Kyle Larson, Chase Elliott are kings of NASCAR Cup stages
With five NASCAR Cup races in the book in the 2017 season and in the stage racing era, one thing is for certain.
While race wins are still the most important thing, stage wins and finishing a stage in the top 10 are having a significant impact upon the driver standings.
Starting this season, NASCAR broke the races into segments of varying length (depending on the race and track). Just as in a full race, the most important thing for a driver is to finish as high as possible in each of the first two stages to maximize points.
A stage winner earns 10 points and one playoff point. The second- through 10th-place finishers in a stage earn, in descending order, nine points down to one point (which count toward the regular season).
Sunday’s race winner Kyle Larson is atop the NASCAR Cup point standings and also has amassed a series-high 70 stage points through the first five races.
Those 70 points make up nearly a third of the 243 total points Larson has earned this year.
Chase Elliott is second with 63 stage points. Heading into Sunday’s race at Martinsville Speedway, Elliott has 214 overall points, so his stage points also account for nearly a third of his total.
“I think we’re realizing how important it is to continue to stack up those points throughout the day,” Team Penske competition director Travis Geisler told NBC Sports. “Like Brad (Keselowski) did this weekend, he finished second, but we still lost points to everybody we’re around (because he didn’t do as well in the first two stages).
“The 78 (Martin Truex Jr.), the 24 (Elliott) and especially the 42 (Larson), they all were at the front of the stages, and they ended up putting up a bunch of points between you. That’s a tough situation, but it’s the reality of it, and I think we’re all realizing that you have to be good all day long.
“You can’t just finish well. That’s a change of mindset (from years past).”
Geisler pointed to Joey Logano’s run two weeks ago at Phoenix, where the driver of the No. 22 started from the pole and earned 10 points for winning Stage 1.
Logano wrecked late in the race and finished 31st in the 39-car field, but his stage win helped him salvage some of the day with 16 total points.
“(Logano) won a stage, we got points, we got a catastrophic ending to the day, but it wasn’t as bad as what you would normally have,” Geisler said.
Another note about the importance of stage points for Larson. In the unlikely scenario that he hadn’t earned stage points in the first five races (meaning a finish of 11th or worse in both stages in each of the season’s first five races) while everyone else has scored the same number of stage points, he would be ranked fifth in the standings heading into Martinsville.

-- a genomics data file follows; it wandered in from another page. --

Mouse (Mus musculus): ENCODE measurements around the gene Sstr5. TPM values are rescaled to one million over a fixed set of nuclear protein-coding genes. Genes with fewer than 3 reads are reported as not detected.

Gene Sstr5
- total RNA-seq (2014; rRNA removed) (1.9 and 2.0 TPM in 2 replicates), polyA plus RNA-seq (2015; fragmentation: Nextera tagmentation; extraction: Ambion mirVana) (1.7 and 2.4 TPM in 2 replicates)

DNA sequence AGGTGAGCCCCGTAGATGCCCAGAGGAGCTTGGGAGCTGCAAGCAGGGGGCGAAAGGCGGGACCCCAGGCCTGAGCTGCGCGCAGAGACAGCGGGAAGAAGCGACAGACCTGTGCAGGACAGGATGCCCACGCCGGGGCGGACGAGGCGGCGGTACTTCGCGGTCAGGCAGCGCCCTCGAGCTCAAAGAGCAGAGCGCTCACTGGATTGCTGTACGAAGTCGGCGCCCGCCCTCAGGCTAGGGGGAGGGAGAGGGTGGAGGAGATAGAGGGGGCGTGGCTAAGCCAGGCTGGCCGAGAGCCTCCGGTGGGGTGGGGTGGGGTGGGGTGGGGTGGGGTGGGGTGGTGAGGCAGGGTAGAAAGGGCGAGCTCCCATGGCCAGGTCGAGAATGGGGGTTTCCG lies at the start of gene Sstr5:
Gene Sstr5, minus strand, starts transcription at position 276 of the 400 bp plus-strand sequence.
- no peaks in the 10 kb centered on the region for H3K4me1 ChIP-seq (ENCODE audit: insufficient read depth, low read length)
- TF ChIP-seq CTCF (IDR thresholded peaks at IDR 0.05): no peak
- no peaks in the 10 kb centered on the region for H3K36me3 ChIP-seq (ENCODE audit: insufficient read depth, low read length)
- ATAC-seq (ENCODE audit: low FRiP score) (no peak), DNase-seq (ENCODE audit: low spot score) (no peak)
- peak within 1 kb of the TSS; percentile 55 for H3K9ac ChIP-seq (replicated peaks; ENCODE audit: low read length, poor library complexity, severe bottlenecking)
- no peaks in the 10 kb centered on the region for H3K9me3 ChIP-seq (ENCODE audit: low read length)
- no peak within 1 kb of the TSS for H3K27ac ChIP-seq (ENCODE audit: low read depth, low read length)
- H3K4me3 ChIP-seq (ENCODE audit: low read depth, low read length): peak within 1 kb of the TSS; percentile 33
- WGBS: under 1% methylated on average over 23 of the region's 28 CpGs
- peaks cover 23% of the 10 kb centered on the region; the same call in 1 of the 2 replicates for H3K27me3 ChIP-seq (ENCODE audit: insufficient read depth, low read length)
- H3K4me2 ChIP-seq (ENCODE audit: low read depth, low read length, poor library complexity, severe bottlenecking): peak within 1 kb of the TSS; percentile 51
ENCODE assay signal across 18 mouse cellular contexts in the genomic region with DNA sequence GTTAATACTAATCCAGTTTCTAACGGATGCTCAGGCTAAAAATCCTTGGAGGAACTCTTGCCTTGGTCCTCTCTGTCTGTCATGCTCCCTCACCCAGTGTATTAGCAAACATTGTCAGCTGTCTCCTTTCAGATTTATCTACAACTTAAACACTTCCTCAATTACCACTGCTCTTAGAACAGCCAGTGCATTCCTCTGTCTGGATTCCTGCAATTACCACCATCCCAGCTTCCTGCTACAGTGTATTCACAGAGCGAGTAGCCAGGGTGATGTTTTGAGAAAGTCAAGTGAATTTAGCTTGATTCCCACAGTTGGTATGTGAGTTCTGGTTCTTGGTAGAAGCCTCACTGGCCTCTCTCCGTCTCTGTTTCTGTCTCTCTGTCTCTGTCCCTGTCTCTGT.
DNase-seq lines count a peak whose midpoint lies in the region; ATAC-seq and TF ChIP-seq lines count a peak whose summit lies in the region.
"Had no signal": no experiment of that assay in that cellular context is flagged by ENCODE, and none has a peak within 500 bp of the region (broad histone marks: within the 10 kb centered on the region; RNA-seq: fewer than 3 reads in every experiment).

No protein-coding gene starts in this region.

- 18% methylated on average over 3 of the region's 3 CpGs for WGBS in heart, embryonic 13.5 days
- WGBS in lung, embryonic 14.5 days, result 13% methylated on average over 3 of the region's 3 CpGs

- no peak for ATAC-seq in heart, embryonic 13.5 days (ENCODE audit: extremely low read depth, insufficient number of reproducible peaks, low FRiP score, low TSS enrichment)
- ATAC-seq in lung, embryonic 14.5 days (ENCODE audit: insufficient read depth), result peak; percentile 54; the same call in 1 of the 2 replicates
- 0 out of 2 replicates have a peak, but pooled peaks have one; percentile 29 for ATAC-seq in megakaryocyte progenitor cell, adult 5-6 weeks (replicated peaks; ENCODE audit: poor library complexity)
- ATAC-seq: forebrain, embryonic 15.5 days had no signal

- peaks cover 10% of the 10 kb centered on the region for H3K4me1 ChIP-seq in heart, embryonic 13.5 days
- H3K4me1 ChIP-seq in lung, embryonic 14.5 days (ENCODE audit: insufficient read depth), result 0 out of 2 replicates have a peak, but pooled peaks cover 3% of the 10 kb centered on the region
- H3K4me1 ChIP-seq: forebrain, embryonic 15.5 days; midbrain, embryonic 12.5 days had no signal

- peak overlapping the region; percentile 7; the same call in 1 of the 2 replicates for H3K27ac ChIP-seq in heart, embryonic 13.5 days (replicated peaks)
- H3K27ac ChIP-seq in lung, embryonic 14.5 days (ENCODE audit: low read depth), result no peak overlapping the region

Rounding out the top 10 in stage points earned are Brad Keselowski (58 points), Truex (53), Kevin Harvick (40), Joey Logano (38), Kyle Busch (36), Jamie McMurray (35), Ryan Blaney (31) and Ryan Newman (19).
But their rankings in the overall Cup standings is slightly different: While Larson (243 points) and Elliott (214) are 1-2, Truex is third (205 points), followed by Keselowski (179), Logano (174), McMurray (162), Blaney (157), Clint Bowyer (143), Harvick (137) and Kyle Busch (136).
Then there’s the total flip side, namely, Kurt Busch.
This year’s Daytona 500 winner has earned just eight stage points.
That’s a major reason why Busch is ranked 16th in the stage points standings and 14th in the NASCAR Cup standings (125 points) – the lowest of any race winner thus far this season.
“I think that’s becoming more clear to us as the races go on that the stage points mean more than anybody gave credit to just because of the way the math adds up,” Geisler said.
“If you knock out 20 points right there in the first two stages, it’s a huge difference if you can get just a base hit for the end of the race. If you finish in the top 10, it’s a great day at that point.”
Top 10 stage points earned in 2017:
- Kyle Larson (70)
- Chase Elliott (63)
- Brad Keselowski (58)
- Martin Truex Jr. (53)
- Kevin Harvick (40)
- Joey Logano (38)
- Kyle Busch (36)
- Jamie McMurray (35)
- Ryan Blaney (31)
- Ryan Newman (19)
- Jimmie Johnson (18)
- Erik Jones (16)
- Clint Bowyer (14)
- Dale Earnhardt Jr. (12)
- Denny Hamlin (11)
- Kurt Busch (8)
- Danica Patrick (7)
- Austin Dillon (5)
- A.J. Allmendinger (5)
- Ricky Stenhouse Jr. (4)
- Matt Kenseth (2)
- Trevor Bayne (1)
Dustin Long contributed to this story.